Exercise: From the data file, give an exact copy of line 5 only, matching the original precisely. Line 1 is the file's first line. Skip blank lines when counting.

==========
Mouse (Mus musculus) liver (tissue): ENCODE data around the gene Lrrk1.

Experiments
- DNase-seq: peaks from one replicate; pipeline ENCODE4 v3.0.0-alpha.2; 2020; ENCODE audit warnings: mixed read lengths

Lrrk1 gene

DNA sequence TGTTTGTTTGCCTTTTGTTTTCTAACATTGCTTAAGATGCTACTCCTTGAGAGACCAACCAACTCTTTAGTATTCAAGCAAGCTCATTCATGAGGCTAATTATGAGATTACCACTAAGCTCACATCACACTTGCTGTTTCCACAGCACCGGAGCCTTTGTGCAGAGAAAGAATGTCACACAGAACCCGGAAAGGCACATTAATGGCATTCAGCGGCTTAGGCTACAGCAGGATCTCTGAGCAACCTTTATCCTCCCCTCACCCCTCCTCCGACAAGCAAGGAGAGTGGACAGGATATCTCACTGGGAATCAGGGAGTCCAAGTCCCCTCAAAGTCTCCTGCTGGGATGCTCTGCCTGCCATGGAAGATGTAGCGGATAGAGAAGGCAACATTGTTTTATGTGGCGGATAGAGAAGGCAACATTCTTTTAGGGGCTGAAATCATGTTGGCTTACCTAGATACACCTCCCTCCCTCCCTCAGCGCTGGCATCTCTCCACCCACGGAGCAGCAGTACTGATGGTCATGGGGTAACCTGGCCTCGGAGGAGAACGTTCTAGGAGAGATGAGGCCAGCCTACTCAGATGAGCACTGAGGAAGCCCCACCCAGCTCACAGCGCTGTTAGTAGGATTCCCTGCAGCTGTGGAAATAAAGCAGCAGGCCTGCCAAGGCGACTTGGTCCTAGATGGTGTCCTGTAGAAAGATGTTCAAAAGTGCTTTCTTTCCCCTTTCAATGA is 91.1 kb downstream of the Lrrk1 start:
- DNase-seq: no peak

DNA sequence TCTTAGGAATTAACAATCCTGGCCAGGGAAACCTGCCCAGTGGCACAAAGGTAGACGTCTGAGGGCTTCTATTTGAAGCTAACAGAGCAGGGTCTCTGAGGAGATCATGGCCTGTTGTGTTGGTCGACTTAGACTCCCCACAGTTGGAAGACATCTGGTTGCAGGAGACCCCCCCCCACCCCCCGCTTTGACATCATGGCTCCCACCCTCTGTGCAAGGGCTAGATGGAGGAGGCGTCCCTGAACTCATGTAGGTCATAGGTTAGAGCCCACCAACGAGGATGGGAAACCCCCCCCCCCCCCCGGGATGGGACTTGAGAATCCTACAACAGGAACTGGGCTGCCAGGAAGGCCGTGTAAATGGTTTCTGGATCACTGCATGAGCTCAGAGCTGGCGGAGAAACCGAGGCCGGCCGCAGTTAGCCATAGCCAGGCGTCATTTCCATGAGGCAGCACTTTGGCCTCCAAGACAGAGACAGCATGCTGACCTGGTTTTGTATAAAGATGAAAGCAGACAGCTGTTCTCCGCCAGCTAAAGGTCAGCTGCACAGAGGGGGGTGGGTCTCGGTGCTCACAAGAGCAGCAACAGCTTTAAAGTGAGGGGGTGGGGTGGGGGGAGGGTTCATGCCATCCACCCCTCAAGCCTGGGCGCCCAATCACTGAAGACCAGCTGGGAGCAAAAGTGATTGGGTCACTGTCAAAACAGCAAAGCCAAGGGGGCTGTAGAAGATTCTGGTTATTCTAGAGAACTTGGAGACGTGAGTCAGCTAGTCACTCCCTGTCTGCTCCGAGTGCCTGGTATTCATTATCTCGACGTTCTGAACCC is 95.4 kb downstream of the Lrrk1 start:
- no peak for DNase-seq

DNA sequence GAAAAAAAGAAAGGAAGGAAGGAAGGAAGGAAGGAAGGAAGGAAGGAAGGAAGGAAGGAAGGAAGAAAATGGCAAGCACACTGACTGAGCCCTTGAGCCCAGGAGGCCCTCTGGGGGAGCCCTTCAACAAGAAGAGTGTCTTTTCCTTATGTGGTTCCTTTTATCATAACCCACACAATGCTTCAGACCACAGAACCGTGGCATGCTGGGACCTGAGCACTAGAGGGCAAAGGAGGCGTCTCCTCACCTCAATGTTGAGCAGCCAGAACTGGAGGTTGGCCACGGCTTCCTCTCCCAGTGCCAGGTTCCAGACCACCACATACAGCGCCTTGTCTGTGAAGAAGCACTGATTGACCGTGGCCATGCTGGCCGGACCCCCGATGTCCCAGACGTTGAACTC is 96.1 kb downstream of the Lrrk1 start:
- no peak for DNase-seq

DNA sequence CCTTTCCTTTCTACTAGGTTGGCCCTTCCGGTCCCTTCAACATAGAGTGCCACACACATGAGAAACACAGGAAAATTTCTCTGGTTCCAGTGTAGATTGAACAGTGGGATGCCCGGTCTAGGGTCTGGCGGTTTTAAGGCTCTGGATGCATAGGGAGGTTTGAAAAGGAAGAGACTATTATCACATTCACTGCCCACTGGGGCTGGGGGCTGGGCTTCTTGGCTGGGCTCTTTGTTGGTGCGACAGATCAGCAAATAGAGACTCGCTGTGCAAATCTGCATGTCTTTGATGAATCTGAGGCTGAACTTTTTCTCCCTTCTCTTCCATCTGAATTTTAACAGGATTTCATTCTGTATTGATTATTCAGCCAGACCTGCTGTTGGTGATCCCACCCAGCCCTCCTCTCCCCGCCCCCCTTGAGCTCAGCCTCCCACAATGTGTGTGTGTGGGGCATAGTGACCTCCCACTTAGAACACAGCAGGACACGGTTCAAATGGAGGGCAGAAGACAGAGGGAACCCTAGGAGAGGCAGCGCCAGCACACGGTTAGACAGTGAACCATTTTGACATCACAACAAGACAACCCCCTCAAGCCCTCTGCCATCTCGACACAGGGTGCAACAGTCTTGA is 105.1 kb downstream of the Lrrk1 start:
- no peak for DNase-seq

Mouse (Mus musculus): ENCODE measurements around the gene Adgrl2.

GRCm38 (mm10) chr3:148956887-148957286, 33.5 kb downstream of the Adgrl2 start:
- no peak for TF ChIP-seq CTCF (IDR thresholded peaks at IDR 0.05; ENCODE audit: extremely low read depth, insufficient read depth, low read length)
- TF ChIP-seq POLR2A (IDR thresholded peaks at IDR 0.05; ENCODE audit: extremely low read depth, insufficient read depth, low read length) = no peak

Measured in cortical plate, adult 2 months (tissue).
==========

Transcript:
DNA sequence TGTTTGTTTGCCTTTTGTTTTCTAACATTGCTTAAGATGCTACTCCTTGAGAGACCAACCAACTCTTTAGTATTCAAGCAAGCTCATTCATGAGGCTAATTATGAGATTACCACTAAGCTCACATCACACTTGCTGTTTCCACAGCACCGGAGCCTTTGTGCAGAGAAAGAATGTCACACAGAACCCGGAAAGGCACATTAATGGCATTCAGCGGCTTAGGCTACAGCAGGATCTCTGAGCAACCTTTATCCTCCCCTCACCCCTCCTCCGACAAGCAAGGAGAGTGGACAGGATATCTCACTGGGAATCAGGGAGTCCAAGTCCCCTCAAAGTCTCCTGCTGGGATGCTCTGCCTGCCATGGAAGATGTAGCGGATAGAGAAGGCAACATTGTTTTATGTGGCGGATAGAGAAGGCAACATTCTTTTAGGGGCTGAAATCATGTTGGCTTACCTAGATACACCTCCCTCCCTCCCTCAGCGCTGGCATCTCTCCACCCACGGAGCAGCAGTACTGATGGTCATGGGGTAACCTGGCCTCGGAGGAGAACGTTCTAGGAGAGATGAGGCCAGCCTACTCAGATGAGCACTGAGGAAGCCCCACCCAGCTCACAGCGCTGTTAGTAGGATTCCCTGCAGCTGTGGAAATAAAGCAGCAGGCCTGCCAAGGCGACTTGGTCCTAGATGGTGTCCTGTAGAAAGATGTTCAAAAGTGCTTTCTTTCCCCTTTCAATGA is 91.1 kb downstream of the Lrrk1 start: